Probability Density Function and Cumulative Distribution Function:

F(x) f(x) x x 0 0 b a F(b) F(a) 1 b a } P(a £ X £ b) = Area under f(x) between a and b = F(b) - F(a) P(a £ X £ b)=F(b) - F(a) Probability Density Function and Cumulative Distribution Function Random Variables By Shakeel Nouman M.Phil Statistics Govt. College University Lahore, Statistical Officer

3-10 Uniform Distribution:

The uniform [ a,b ] density : 1/(a – b) for a £ X £ b f(x)= 0 otherwise E(X) = (a + b)/2; V(X) = (b – a) 2 /12 { b b1 a x f ( x ) The entire area under f(x) = 1/(b – a) * (b – a) = 1.00 The area under f(x) from a1 to b1 = P(a1£X£ b1) = (b1 – a1)/(b – a) 3-10 Uniform Distribution a1 Uniform [a, b] Distribution Random Variables By Shakeel Nouman M.Phil Statistics Govt. College University Lahore, Statistical Officer

Uniform Distribution (continued):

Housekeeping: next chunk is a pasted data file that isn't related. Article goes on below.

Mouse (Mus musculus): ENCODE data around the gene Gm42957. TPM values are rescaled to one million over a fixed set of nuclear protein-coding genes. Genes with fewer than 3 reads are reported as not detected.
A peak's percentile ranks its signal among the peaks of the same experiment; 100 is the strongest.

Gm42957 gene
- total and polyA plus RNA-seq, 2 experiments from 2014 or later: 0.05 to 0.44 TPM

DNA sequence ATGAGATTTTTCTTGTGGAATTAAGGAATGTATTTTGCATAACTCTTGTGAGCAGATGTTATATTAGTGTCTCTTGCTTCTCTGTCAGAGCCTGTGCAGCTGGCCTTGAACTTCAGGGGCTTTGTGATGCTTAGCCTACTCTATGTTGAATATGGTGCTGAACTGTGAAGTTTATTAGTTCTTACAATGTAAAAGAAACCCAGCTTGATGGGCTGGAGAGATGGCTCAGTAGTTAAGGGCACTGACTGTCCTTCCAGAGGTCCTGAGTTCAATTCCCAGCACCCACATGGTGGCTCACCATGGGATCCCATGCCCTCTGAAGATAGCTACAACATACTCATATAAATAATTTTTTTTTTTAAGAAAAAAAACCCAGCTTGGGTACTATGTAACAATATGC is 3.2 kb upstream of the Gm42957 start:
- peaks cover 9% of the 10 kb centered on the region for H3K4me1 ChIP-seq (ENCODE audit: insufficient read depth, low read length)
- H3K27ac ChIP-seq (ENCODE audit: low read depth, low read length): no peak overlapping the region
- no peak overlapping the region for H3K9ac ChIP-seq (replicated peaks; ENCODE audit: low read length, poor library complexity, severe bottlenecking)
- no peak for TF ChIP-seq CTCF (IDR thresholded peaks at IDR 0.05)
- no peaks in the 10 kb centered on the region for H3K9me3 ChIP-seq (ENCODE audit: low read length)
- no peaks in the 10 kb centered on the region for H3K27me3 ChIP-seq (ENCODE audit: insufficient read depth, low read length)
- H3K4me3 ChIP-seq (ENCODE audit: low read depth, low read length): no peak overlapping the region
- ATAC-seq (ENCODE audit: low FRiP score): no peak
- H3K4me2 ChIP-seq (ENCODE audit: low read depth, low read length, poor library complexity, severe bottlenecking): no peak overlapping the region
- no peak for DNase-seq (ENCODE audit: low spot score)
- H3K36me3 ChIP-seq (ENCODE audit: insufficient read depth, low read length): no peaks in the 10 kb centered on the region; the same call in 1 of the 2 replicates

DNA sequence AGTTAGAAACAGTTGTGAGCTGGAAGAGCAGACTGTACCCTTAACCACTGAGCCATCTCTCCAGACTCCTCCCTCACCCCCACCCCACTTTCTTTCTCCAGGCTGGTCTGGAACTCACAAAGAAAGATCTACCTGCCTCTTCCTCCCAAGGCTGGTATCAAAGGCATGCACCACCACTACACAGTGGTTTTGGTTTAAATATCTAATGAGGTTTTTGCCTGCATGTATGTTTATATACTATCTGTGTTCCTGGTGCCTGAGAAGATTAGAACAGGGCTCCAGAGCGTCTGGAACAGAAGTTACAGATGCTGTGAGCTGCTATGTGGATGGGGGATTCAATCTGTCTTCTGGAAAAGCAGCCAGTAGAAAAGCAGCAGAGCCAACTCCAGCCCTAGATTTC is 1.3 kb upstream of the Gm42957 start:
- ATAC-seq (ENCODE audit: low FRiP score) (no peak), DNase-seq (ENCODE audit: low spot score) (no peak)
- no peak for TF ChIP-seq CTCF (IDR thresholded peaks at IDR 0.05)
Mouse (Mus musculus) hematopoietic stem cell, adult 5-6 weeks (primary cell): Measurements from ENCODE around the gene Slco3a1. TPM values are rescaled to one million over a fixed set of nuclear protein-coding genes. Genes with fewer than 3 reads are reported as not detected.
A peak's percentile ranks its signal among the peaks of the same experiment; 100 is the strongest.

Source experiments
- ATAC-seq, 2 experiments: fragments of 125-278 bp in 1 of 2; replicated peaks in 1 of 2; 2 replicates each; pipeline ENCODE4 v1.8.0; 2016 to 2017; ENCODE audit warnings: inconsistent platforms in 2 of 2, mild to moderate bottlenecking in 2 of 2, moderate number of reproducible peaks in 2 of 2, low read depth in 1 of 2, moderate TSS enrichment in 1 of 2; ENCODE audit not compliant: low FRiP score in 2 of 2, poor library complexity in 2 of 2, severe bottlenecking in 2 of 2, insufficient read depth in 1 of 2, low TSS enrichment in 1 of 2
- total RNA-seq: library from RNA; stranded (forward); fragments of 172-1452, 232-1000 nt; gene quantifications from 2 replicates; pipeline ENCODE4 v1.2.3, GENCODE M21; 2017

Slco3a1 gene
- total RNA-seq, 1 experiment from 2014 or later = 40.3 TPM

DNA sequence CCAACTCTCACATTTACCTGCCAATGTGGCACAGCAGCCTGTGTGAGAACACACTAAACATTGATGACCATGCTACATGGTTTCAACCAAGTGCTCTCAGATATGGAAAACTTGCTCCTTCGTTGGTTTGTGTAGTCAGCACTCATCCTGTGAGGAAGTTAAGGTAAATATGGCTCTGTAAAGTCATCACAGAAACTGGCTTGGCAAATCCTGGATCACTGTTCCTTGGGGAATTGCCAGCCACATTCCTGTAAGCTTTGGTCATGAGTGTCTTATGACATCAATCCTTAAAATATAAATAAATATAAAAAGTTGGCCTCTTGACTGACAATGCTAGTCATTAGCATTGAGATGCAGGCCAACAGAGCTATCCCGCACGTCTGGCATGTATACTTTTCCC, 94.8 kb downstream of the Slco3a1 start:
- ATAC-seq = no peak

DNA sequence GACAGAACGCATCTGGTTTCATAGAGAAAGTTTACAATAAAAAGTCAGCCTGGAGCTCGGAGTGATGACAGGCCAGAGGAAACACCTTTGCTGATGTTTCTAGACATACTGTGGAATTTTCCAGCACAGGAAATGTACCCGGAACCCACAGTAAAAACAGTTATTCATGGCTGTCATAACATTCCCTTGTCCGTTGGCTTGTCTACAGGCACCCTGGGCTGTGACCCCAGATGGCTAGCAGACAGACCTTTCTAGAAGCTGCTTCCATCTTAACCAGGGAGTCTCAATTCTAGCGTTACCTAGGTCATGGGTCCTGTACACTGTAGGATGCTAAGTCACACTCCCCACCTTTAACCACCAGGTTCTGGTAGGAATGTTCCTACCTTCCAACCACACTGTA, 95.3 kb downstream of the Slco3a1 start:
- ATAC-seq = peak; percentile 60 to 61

The uniform [0,5] density : 1/5 for 0 £ X £ 5 f(x)= 0 otherwise E(X) = 2.5 { 6 5 4 3 2 1 0 - 1 0 . 5 0 . 4 0 . 3 0 . 2 0 . 1 0.0 . x f ( x ) U n i f o r m [ 0 , 5 ] D i s t r i b u t i o n The entire area under f(x) = 1/5 * 5 = 1.00 The area under f(x) from 1 to 3 = P(1£X£3) = (1/5)2 = 2/5 Uniform Distribution (continued) Random Variables By Shakeel Nouman M.Phil Statistics Govt. College University Lahore, Statistical Officer

Calculating Uniform Distribution Probabilities using the Template:

Calculating Uniform Distribution Probabilities using the Template Random Variables By Shakeel Nouman M.Phil Statistics Govt. College University Lahore, Statistical Officer

3-11 Exponential Distribution:

The exponential random variable measures the time between two occurrences that have a Poisson distribution. 3 2 1 0 2 1 0 f ( x ) E x p o n e n t i a l D i s t r i b u t i o n : l = 2 Time 3-11 Exponential Distribution Random Variables By Shakeel Nouman M.Phil Statistics Govt. College University Lahore, Statistical Officer

Exponential Distribution - Example: